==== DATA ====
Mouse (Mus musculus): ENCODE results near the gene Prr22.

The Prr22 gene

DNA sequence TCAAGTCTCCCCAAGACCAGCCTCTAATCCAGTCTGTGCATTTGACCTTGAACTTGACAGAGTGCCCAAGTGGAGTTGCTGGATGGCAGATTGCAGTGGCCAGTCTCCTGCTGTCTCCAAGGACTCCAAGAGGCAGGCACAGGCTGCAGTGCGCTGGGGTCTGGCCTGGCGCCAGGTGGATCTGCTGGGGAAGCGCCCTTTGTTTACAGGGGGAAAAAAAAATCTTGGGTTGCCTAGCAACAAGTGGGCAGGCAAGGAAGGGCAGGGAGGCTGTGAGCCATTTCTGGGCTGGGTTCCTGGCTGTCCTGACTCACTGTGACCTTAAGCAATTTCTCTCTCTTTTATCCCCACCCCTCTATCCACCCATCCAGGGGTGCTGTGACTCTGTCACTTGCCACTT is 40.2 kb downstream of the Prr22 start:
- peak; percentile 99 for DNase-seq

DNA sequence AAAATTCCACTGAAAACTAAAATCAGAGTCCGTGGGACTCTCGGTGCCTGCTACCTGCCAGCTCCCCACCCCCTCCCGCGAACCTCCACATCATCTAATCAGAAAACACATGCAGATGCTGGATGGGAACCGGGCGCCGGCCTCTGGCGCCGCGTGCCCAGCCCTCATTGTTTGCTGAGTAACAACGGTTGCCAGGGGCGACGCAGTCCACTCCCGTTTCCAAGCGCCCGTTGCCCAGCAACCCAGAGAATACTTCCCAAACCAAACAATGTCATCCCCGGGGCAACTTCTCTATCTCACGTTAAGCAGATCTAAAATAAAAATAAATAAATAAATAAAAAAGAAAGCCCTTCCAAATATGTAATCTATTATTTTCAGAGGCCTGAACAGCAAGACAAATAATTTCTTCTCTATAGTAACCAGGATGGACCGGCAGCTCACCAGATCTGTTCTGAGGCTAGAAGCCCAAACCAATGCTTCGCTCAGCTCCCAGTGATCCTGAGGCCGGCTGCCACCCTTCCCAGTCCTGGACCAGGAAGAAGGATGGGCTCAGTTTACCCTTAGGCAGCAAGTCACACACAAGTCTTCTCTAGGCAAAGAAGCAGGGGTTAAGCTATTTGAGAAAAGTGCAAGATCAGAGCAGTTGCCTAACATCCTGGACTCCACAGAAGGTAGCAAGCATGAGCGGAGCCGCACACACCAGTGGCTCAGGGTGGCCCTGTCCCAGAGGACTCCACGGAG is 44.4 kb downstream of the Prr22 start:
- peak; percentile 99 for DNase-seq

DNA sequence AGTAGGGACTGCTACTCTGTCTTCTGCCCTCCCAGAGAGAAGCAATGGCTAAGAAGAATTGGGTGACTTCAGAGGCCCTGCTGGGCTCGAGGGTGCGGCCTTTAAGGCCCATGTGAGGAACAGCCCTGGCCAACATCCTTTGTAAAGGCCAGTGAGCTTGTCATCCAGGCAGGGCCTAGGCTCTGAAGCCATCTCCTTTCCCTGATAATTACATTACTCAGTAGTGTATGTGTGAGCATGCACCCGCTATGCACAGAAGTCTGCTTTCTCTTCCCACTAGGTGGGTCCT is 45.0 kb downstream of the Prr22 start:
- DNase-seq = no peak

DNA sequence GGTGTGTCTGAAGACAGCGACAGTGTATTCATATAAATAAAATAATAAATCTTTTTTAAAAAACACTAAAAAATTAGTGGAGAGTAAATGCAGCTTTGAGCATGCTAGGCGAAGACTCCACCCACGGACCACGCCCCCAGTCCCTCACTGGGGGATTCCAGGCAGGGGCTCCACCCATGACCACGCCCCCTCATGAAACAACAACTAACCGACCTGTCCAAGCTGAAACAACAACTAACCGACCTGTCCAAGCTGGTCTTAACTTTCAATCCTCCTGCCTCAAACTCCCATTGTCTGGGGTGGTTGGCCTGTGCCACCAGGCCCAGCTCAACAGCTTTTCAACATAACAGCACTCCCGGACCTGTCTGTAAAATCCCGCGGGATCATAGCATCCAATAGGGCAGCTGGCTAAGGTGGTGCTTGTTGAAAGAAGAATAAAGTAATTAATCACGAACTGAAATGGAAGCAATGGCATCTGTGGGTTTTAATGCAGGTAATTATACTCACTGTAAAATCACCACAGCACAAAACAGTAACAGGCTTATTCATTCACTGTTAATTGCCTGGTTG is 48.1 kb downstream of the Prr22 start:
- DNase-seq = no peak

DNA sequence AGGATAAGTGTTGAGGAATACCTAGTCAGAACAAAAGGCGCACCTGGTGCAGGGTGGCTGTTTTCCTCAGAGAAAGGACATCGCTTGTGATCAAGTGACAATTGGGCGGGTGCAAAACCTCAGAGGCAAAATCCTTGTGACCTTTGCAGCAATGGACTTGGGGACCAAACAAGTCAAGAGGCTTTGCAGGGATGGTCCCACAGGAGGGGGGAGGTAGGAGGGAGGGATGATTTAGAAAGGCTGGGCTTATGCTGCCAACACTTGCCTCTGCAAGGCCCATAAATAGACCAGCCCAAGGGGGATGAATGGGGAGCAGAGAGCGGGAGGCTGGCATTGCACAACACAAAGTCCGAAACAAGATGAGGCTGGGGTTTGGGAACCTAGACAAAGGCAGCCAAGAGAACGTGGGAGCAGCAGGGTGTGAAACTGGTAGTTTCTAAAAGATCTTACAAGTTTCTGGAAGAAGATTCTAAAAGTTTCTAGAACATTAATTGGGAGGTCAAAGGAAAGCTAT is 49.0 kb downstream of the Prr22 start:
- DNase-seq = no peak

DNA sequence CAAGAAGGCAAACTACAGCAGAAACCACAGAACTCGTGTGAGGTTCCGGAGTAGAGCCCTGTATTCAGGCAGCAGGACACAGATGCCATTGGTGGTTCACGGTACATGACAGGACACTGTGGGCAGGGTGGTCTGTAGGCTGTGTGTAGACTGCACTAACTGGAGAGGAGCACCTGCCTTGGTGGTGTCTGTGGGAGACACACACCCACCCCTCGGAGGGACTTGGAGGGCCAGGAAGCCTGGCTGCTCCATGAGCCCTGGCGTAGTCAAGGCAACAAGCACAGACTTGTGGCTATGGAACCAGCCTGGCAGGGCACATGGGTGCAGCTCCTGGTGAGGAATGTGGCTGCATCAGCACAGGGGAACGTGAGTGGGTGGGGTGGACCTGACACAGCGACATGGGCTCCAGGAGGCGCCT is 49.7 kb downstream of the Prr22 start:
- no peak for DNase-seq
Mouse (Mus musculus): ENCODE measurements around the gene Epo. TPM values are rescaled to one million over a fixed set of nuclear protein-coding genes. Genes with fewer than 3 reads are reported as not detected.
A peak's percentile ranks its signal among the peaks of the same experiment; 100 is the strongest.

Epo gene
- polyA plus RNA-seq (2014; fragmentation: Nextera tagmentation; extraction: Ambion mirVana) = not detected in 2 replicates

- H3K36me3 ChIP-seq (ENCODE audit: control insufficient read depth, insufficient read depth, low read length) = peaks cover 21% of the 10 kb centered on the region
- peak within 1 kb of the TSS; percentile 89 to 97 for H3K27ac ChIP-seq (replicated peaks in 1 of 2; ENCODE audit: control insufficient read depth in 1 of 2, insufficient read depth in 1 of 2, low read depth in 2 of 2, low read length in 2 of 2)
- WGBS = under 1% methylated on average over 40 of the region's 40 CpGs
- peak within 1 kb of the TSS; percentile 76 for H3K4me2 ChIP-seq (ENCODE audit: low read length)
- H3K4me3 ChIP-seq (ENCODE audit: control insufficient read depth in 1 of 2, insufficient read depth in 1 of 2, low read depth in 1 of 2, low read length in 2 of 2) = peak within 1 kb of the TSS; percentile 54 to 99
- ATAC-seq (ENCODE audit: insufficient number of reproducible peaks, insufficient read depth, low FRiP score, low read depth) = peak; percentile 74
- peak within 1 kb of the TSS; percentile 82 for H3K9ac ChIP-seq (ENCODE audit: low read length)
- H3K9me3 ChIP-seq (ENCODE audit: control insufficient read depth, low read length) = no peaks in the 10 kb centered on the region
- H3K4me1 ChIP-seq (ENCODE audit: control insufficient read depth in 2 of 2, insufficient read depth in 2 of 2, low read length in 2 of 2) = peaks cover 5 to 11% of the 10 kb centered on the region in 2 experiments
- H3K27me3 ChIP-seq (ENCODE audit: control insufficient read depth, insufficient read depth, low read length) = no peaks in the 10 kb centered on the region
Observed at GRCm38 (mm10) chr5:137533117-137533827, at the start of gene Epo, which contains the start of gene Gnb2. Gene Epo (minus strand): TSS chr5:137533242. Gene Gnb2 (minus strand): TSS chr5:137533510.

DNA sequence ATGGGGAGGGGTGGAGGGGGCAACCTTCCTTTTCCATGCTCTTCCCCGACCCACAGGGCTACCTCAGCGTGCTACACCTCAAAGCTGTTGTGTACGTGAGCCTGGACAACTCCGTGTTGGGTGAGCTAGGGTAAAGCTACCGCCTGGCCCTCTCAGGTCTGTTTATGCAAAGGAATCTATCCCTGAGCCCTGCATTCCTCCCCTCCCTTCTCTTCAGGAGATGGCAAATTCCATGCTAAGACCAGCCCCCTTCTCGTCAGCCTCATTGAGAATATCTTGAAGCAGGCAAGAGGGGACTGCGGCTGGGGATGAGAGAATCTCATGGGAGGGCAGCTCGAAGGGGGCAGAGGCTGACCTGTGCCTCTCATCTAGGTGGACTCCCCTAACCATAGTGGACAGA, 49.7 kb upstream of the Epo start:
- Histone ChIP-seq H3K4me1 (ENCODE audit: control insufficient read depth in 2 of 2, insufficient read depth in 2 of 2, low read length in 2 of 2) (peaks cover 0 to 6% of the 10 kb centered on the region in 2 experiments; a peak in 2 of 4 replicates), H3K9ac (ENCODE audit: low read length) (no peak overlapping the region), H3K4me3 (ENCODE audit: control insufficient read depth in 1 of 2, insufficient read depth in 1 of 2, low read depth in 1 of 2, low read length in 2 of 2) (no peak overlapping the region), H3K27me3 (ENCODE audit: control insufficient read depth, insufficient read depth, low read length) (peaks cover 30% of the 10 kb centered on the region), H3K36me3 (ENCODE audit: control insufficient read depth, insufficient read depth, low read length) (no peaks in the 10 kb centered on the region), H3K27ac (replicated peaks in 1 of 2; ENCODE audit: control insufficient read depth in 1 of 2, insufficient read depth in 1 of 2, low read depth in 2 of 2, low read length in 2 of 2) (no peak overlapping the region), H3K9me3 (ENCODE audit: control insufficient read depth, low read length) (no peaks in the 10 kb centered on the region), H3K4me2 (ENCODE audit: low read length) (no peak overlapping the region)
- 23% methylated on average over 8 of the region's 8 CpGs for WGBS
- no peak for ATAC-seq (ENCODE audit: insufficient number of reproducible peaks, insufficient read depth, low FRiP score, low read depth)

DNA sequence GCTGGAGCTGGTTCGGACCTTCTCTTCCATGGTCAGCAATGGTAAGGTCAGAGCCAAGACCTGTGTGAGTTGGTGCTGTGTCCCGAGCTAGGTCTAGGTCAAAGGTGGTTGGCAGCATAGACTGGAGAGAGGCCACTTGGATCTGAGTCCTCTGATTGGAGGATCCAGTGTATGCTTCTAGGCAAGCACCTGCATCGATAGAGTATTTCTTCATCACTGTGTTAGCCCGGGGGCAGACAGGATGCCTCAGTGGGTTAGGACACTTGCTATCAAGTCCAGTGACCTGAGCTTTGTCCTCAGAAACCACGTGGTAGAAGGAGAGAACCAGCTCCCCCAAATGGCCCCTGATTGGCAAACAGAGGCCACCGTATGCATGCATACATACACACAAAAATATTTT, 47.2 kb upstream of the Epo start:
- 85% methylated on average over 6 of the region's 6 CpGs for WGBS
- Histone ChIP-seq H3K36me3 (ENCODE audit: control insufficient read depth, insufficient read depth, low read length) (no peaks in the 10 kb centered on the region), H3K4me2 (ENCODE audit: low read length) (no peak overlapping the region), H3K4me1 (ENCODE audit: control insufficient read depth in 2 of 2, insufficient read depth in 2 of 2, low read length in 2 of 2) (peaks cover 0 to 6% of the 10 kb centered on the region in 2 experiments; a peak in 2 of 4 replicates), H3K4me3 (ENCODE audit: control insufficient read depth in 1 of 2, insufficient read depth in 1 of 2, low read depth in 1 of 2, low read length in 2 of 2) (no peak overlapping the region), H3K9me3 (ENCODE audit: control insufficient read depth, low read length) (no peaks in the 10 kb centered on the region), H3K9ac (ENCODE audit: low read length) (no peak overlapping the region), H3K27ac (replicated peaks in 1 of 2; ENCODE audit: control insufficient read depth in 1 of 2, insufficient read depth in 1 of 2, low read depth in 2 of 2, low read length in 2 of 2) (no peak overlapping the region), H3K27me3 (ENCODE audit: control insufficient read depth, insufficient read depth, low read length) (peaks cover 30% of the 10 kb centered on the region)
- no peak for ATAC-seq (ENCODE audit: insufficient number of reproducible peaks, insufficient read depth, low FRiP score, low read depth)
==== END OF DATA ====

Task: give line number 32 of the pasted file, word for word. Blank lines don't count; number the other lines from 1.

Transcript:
- 23% methylated on average over 8 of the region's 8 CpGs for WGBS